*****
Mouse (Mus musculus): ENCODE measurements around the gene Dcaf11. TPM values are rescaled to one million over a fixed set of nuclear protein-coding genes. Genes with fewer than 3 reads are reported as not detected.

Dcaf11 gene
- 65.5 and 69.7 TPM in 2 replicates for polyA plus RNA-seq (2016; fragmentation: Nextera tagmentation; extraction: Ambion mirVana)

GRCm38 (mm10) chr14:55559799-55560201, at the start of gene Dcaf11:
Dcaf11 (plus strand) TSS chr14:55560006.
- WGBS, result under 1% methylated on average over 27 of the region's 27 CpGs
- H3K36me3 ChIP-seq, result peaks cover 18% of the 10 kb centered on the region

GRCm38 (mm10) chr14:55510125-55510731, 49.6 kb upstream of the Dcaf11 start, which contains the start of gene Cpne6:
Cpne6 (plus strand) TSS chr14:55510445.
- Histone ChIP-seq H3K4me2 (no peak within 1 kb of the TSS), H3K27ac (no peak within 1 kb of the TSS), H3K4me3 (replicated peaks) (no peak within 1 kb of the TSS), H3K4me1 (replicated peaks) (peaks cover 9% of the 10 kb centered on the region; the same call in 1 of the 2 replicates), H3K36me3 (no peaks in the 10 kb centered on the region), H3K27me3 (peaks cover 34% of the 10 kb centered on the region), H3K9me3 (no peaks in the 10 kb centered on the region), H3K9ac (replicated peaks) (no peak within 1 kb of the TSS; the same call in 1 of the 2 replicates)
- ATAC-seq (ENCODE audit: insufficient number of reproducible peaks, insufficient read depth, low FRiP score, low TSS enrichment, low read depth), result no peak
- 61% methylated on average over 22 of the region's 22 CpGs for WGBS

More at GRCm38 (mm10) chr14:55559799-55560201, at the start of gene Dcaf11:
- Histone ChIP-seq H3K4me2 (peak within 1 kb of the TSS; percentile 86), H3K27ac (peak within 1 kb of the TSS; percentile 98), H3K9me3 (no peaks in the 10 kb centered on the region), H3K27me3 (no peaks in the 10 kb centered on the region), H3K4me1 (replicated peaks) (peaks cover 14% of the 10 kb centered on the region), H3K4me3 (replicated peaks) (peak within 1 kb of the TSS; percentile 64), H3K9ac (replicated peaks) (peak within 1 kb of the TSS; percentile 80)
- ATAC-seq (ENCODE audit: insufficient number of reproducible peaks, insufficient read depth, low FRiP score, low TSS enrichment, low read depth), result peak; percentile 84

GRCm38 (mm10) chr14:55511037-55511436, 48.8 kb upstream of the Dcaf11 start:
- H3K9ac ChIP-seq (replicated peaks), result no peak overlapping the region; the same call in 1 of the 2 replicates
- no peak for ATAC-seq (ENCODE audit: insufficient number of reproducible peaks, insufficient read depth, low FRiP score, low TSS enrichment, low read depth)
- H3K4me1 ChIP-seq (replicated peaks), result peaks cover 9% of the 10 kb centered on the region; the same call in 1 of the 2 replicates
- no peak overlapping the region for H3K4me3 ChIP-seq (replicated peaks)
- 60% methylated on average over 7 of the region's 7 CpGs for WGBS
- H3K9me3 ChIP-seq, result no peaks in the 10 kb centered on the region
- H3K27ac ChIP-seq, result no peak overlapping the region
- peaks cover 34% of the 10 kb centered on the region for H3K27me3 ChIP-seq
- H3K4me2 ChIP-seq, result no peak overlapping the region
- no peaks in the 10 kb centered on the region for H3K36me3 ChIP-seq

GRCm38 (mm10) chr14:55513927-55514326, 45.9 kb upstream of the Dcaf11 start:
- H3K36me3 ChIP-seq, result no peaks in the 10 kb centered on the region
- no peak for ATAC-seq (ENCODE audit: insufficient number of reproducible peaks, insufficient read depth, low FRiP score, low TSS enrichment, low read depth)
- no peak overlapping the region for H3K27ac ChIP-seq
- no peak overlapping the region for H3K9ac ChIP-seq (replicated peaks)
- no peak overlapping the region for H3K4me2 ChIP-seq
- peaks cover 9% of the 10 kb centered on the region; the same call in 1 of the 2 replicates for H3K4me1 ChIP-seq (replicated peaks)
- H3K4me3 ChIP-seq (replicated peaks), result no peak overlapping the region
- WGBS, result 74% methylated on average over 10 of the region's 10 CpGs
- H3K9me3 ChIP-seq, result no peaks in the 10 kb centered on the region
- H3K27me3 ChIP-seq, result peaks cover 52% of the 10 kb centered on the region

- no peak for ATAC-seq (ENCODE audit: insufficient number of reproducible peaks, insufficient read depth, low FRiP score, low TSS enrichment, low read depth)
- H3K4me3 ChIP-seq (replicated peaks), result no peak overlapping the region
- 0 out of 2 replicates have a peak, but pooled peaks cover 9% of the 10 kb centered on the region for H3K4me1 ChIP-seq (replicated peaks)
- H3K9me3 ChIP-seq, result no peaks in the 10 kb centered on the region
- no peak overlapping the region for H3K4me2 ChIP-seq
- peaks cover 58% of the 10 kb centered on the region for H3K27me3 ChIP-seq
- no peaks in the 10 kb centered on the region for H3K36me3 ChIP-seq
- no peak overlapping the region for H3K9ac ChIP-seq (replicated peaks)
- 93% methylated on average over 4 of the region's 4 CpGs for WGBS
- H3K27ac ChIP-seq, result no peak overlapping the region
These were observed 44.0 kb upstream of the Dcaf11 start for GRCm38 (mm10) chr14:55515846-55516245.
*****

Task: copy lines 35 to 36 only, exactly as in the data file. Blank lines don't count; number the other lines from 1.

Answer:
- WGBS, result 74% methylated on average over 10 of the region's 10 CpGs
- H3K9me3 ChIP-seq, result no peaks in the 10 kb centered on the region